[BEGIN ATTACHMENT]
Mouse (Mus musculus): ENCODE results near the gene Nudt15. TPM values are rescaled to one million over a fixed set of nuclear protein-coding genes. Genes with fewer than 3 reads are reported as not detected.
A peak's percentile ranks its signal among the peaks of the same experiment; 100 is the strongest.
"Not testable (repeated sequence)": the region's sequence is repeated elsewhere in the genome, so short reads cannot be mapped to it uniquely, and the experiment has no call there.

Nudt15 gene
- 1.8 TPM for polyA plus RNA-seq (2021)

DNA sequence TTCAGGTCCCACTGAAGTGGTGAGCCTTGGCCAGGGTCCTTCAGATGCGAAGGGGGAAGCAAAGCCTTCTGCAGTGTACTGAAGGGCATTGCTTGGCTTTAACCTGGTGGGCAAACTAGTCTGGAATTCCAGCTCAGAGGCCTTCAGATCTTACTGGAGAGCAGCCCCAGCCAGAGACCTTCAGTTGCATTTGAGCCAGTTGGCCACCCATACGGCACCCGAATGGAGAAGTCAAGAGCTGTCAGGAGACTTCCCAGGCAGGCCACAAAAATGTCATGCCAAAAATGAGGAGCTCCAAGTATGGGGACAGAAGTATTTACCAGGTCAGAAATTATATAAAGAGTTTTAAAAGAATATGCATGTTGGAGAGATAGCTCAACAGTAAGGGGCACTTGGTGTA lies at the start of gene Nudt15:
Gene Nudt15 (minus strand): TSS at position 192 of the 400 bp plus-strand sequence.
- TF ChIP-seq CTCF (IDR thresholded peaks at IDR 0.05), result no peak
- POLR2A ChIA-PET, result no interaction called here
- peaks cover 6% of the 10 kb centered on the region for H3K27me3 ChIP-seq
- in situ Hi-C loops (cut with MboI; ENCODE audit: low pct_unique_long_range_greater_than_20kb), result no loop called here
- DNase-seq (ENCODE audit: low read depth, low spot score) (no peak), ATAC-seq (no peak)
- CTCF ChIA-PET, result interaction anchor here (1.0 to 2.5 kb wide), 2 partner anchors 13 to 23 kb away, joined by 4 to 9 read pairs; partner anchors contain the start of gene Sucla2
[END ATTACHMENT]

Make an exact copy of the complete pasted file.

Mouse (Mus musculus): ENCODE results near the gene Nudt15. TPM values are rescaled to one million over a fixed set of nuclear protein-coding genes. Genes with fewer than 3 reads are reported as not detected.
A peak's percentile ranks its signal among the peaks of the same experiment; 100 is the strongest.
"Not testable (repeated sequence)": the region's sequence is repeated elsewhere in the genome, so short reads cannot be mapped to it uniquely, and the experiment has no call there.

Nudt15 gene
- 1.8 TPM for polyA plus RNA-seq (2021)

DNA sequence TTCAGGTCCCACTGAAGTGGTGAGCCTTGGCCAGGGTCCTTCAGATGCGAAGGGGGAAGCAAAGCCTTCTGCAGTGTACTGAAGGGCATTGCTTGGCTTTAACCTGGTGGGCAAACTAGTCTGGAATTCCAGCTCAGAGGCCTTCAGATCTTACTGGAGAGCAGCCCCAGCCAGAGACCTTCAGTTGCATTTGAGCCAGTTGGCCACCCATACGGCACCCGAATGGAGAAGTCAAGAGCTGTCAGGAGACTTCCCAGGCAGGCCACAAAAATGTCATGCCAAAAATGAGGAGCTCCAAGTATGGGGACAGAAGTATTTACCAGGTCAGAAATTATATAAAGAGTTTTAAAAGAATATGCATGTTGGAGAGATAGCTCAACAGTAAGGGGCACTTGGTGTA lies at the start of gene Nudt15:
Gene Nudt15 (minus strand): TSS at position 192 of the 400 bp plus-strand sequence.
- TF ChIP-seq CTCF (IDR thresholded peaks at IDR 0.05), result no peak
- POLR2A ChIA-PET, result no interaction called here
- peaks cover 6% of the 10 kb centered on the region for H3K27me3 ChIP-seq
- in situ Hi-C loops (cut with MboI; ENCODE audit: low pct_unique_long_range_greater_than_20kb), result no loop called here
- DNase-seq (ENCODE audit: low read depth, low spot score) (no peak), ATAC-seq (no peak)
- CTCF ChIA-PET, result interaction anchor here (1.0 to 2.5 kb wide), 2 partner anchors 13 to 23 kb away, joined by 4 to 9 read pairs; partner anchors contain the start of gene Sucla2